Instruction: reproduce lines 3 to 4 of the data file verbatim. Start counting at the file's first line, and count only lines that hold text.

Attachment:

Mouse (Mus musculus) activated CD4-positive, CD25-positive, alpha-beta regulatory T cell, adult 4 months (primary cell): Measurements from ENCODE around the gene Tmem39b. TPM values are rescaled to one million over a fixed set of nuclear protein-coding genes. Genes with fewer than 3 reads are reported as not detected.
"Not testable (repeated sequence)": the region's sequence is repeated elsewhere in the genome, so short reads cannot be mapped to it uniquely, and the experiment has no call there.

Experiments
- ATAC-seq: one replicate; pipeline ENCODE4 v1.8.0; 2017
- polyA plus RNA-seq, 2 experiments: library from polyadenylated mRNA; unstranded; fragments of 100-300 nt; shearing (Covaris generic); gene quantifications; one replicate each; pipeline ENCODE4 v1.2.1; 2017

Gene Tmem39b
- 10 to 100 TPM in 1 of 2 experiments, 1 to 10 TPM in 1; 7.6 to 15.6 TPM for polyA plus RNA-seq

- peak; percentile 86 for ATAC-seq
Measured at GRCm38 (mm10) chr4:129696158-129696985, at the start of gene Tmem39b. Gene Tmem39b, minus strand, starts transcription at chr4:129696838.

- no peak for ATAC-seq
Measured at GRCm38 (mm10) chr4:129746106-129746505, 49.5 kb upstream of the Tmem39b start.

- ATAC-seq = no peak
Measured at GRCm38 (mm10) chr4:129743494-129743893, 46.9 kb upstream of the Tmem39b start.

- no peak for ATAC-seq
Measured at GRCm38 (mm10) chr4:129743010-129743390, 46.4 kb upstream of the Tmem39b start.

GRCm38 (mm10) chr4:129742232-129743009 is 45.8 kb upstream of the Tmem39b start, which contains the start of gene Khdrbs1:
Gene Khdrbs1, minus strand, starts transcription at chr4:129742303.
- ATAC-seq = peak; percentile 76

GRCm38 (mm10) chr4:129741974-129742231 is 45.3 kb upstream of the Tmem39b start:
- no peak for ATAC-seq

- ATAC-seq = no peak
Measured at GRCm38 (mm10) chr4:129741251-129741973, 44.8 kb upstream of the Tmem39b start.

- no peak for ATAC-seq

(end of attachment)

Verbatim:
Experiments
- ATAC-seq: one replicate; pipeline ENCODE4 v1.8.0; 2017